An increasing proportion of people are choosing to rent condos in Toronto rather than buy them, driving up rents while sales slide and prices stall.
But the large number of new condos that are coming on stream is weighing on the rise in rents in the city's inner core.
The number of condo rental leases that were signed in the Toronto area topped 5,000 for the first time during the latest quarter, coming in at 5,315, according to data to be released by research firm Urbanation on Monday. That's up 20 per cent from 4,439 during the second quarter last year.
In contrast, the number of newly constructed condos that sold during the latest quarter fell 18 per cent from a year earlier, to 3,903, while the number of existing condos that changed hands dropped 7 per cent, to 4,689.
"The total number of leases over the past four quarters reached a historic high of 17,166 units – higher than [either] condominium apartment sales in ... the resale market [14,247 units] and new home market [13,789 units] over the same period," Urbanation says in its report.
Toronto's high-rise market, which has more towers under construction than any other city in North America, was one of the key reasons why Finance Minister Jim Flaherty tightened the country's mortgage rules last summer. The changes that he made, including cutting the maximum length of insured mortgages to 25 years from 30, made it harder for first-time buyers to enter the market. The central bank, meanwhile, has been warning about the potential dangers of oversupply as the number of unsold units has climbed above 19,300.
Sales have plunged amid the concerns. While Urbanation says that prices are relatively flat, some developers and economists say that doesn't take into account the large incentives – such as free furniture or a year without maintenance fees – that developers are increasingly offering buyers in an effort to unload units. One Toronto developer, who declined to be named, said all things considered he thinks the price of new condos are down 15 per cent.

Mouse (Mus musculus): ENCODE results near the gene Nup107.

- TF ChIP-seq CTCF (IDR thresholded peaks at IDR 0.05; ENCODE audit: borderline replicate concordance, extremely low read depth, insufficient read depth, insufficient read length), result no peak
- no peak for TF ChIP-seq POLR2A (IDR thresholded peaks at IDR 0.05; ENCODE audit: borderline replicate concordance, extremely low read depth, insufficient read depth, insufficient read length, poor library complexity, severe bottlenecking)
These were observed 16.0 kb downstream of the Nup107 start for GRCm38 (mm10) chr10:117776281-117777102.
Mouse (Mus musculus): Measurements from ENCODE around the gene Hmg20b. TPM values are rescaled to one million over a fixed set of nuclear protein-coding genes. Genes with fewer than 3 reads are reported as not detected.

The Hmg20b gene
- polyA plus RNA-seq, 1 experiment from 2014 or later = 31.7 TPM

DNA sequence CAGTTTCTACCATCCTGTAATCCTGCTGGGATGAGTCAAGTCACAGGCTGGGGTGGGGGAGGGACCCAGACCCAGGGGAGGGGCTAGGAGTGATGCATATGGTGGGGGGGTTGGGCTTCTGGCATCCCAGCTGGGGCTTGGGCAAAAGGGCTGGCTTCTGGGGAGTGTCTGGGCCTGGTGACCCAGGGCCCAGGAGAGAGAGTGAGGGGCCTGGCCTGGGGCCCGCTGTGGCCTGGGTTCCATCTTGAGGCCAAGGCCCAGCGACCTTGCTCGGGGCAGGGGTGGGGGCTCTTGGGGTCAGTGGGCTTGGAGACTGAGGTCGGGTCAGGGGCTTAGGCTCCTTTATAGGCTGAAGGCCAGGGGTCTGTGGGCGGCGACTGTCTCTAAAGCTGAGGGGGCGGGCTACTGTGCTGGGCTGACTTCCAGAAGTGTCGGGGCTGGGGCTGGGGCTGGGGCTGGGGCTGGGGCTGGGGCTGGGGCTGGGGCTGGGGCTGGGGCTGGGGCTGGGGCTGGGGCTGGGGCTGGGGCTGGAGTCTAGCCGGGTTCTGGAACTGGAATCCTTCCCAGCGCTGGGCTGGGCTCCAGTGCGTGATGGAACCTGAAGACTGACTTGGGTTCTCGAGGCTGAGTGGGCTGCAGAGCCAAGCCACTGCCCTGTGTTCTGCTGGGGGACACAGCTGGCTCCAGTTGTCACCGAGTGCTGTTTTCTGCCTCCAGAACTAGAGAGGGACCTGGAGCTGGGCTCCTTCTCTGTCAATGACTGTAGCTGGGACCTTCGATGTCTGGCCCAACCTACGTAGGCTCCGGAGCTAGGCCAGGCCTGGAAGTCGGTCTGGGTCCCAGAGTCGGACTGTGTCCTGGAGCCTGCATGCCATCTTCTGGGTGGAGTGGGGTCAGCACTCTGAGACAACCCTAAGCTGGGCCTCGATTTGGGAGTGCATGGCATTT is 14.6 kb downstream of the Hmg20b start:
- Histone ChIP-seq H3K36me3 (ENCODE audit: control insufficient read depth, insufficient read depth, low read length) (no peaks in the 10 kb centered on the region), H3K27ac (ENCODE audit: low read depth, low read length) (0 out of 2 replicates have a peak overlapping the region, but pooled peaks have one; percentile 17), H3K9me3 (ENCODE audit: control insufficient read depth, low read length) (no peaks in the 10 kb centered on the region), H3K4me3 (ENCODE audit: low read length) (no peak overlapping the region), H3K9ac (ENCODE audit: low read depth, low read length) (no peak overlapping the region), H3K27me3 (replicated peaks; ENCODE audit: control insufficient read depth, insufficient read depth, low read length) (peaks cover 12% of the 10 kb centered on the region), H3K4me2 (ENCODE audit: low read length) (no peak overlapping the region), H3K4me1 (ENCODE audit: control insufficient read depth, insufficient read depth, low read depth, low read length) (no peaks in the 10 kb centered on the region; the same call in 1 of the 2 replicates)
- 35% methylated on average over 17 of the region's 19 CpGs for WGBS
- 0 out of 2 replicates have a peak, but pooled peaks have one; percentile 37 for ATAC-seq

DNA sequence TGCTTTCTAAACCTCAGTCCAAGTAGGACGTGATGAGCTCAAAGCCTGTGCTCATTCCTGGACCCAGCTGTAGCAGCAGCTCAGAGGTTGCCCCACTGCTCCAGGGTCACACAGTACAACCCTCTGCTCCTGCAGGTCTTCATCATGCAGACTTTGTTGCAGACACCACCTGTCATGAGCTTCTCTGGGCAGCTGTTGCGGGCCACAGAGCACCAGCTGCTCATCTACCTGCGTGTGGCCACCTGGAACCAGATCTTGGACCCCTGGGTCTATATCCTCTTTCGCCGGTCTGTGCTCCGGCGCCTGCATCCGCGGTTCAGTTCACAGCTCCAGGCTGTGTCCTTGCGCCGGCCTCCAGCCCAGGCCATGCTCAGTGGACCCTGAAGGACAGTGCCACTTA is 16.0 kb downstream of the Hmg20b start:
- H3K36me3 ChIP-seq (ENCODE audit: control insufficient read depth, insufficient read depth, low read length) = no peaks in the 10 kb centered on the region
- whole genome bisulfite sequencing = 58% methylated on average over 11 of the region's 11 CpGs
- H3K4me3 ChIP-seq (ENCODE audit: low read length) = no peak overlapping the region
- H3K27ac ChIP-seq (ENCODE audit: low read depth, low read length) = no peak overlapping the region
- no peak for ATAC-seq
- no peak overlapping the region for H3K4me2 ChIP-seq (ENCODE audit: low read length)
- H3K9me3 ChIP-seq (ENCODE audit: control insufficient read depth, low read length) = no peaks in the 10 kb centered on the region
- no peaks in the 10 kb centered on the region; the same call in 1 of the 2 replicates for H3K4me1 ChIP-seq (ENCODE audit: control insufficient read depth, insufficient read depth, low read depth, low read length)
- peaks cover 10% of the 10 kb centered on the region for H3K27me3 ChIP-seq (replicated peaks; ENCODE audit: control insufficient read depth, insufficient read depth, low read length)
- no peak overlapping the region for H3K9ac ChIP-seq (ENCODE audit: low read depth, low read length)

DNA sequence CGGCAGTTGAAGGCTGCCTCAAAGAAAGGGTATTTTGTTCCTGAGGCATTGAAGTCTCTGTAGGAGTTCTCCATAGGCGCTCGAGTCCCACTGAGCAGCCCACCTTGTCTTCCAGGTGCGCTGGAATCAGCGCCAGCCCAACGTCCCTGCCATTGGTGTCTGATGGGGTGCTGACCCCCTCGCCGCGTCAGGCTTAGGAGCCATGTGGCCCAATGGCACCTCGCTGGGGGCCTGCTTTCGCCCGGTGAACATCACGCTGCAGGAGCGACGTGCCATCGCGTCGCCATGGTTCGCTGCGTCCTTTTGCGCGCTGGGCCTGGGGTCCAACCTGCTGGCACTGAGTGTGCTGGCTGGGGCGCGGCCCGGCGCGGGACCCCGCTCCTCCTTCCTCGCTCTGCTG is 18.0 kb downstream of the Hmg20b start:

But the strong demand for rentals is driving rents up. The average rent per square foot rose 4.1 per cent over the last year to $2.35, according to Urbanation. The average rent that tenants are paying rose by slightly less, or 3.9 per cent, to $1,847 per month, as a large number of smaller units came on stream, shrinking the average size of a rental unit to the smallest on record, 785 square feet. "Smaller rental units in newly registered projects are now visibly impacting the market," Urbanation said in its report.
An abundance of brand-new condos did dampen rental growth in the city's core however, where rents per square foot rose by only 1.6 per cent from a year ago. "Several downtown submarkets experienced a surge of listings from new projects, keeping rental rates competitive despite higher demand," Urbanation said. "Quarterly variations in index rents can often be seasonal and driven by supply; however, in aggregate index rents have shifted higher across the market spectrum."
It adds that the shift toward renting comes as few new apartment buildings are being built. "The growth in condo rental activity reflects a greater movement of younger households into the core, and a lack of growth in traditional rental supply," said Shaun Hildebrand, senior vice-president at Urbanation.
But it also comes as some condo owners choose to rent out, rather than sell, their units amid the downturn, and as some potential buyers choose to rent instead because of the tightening that has taken place in the mortgage market.
The number of condos listed for rent in the latest quarter was up 22 per cent from a year earlier.